A frequent question I ask myself is what makes a book presentation of photographs different than viewing them in a gallery setting or on a computer screen. What is it about the book that continues to capture photographers' attention as a means to convey their images? The history of the photobook could easily be told from the library's collection. Over the years, we've collected "traditional" photobooks with straight forward sequences of images to recent works that push at the format's limits, testing how a book can function as a communicator of images and information and more self consciously as an object (art or otherwise) and sometimes simultaneously functioning on all levels.
George Tice's new book, Seldom Seen, which the library recently acquired, continues Tice's longtime relationship with the book. Published by Brilliant Press, its quadtone images reveal such depth that, as Tice discusses in a recent video, you might mistake them for silver-based prints, ie "real" photographs. Tice also reveals that when he's engaged in a photo project, the work is intrinsically tied up with thinking about how his images will play out in book form.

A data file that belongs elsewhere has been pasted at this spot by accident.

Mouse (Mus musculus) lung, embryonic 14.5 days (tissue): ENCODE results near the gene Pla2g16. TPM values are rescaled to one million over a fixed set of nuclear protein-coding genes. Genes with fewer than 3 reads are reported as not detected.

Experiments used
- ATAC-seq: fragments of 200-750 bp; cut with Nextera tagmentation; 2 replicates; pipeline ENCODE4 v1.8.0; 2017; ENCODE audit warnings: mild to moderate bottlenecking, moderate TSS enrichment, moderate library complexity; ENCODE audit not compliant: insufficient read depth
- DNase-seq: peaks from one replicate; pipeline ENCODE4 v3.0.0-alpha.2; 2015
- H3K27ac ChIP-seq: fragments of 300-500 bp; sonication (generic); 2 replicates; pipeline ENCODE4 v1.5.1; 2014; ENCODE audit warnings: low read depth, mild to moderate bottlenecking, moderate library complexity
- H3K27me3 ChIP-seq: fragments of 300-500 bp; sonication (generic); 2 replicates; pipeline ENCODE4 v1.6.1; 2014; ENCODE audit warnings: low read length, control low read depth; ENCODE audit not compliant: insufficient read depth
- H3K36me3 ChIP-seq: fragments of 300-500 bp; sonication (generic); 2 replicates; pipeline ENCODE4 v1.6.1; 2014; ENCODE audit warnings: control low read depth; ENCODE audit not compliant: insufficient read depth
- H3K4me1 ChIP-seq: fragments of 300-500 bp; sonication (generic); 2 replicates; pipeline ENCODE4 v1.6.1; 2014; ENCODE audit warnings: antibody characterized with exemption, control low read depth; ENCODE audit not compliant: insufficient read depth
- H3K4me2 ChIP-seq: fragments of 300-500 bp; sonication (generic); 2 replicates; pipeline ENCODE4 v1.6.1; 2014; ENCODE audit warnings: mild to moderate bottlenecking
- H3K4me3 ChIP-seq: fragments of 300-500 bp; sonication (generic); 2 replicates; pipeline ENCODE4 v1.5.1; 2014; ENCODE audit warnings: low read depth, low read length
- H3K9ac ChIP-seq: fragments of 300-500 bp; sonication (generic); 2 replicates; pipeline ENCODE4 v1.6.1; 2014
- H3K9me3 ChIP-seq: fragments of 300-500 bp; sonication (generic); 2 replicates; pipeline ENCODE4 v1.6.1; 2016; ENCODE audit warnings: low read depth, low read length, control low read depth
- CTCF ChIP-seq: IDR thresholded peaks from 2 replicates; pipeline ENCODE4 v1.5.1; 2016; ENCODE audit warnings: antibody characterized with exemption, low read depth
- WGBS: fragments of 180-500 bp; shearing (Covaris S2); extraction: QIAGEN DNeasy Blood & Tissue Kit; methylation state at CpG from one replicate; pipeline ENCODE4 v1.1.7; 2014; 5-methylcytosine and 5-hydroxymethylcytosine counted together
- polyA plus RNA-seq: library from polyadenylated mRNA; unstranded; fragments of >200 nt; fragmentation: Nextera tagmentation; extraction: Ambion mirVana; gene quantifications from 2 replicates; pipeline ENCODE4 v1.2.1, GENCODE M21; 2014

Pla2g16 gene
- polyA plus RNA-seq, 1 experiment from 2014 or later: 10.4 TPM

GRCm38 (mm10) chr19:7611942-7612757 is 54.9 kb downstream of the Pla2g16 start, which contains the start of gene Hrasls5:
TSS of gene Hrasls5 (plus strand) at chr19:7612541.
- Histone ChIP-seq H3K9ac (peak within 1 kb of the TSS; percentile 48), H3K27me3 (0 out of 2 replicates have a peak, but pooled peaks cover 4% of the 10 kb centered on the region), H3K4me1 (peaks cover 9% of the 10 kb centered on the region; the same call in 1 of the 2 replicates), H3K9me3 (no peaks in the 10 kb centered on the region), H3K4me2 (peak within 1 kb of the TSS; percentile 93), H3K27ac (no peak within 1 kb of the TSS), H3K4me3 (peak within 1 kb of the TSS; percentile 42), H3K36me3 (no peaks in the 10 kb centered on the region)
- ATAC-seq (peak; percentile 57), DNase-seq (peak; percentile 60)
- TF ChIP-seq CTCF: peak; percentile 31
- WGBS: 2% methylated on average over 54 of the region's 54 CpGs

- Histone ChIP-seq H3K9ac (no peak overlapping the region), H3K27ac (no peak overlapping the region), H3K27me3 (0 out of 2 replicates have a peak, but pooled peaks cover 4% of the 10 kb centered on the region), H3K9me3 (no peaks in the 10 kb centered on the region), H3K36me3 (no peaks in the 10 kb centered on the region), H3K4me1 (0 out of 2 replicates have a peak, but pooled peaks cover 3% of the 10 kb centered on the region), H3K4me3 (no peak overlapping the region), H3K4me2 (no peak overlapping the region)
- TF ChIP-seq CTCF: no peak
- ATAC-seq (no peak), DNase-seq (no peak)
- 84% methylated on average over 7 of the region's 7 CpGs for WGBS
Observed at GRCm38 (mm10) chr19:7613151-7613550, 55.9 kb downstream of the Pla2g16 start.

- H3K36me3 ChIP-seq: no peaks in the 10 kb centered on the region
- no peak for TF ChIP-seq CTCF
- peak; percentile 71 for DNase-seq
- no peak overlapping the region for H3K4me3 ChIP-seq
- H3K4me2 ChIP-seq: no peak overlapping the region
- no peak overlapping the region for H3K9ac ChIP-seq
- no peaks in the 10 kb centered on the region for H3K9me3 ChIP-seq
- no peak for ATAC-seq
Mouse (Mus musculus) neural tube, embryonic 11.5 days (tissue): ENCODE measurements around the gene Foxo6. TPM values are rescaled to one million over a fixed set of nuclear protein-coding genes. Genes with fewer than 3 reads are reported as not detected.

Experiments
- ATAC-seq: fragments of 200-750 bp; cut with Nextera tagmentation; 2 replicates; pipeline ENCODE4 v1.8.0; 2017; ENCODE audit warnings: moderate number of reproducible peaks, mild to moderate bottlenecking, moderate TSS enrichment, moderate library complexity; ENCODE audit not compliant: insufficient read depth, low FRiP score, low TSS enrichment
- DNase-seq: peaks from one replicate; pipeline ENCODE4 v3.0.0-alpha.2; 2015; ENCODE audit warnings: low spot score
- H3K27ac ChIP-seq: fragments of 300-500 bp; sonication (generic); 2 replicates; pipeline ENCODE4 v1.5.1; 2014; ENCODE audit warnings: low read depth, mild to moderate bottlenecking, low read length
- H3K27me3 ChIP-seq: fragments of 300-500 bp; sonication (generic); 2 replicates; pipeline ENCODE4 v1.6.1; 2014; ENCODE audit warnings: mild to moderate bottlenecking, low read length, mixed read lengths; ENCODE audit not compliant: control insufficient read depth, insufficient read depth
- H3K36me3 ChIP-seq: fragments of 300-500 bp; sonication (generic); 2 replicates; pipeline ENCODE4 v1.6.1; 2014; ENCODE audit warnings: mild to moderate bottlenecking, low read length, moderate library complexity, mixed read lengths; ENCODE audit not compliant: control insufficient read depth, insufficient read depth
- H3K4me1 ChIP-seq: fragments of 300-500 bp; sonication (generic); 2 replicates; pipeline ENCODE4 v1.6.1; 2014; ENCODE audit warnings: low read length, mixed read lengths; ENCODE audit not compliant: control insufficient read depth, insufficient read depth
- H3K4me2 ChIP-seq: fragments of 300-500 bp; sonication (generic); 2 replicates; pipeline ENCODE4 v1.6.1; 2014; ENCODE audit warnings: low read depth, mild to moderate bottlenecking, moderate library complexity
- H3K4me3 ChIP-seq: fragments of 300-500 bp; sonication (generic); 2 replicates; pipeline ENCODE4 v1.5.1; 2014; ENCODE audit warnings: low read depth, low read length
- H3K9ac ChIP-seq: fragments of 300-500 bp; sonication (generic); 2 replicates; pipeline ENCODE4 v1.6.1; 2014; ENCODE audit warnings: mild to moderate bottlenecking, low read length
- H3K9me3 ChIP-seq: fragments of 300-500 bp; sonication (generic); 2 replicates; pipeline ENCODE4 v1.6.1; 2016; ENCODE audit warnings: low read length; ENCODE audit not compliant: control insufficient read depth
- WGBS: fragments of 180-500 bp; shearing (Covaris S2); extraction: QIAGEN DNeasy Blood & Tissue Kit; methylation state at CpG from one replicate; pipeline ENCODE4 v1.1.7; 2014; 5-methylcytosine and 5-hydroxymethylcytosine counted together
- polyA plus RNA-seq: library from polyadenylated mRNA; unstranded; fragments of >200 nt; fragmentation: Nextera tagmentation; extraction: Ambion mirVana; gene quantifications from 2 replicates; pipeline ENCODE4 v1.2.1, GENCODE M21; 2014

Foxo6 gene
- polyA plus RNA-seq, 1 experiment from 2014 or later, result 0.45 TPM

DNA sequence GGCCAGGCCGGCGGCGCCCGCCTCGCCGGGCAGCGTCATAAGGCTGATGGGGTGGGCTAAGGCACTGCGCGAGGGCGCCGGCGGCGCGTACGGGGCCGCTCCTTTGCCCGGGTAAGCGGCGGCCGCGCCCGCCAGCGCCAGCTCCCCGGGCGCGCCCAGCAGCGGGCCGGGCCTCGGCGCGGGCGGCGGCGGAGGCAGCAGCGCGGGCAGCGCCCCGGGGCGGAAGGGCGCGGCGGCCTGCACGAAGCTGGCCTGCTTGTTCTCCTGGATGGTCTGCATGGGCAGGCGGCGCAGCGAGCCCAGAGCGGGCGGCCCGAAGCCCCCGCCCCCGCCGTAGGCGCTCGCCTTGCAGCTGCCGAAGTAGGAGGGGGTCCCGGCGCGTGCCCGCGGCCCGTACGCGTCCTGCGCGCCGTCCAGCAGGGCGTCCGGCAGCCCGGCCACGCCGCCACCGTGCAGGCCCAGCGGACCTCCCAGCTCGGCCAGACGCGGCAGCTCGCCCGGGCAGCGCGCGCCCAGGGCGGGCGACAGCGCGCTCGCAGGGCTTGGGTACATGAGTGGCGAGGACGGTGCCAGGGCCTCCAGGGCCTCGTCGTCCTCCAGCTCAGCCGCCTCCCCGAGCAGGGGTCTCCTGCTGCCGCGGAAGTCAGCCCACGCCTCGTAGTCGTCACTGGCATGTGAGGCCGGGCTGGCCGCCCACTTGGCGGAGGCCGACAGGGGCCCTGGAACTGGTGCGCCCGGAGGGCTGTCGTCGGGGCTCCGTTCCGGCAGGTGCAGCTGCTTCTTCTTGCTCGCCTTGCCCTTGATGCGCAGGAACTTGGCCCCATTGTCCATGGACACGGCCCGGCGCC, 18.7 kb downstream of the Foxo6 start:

Bryan Schutmaat's new book, Grays the Mountain Sends, also new in the library, features the familiar territory of somber portraits and landscapes of small-town American West, especially mining towns. Yet the book offers a few surprises that tease it into the realm of an art object. Its metal binding suggests ore or perhaps the rails of a mining car, and its tightness makes the reader flip the pages rather than linger on a spread (the book will not lie flat). The book requires that you handle it in order to take in its contents. Alternating landscapes and portraits are interspersed with coal-colored sheets that seem to force a retinal reset, serving as a pause between sections. These features married with the images give the viewer a multidimensional experience.
Each takes a different approach to the book format, yet both communicate with equal power. You can experience both in the reading room starting next month.
Samuel Duncan, Library Director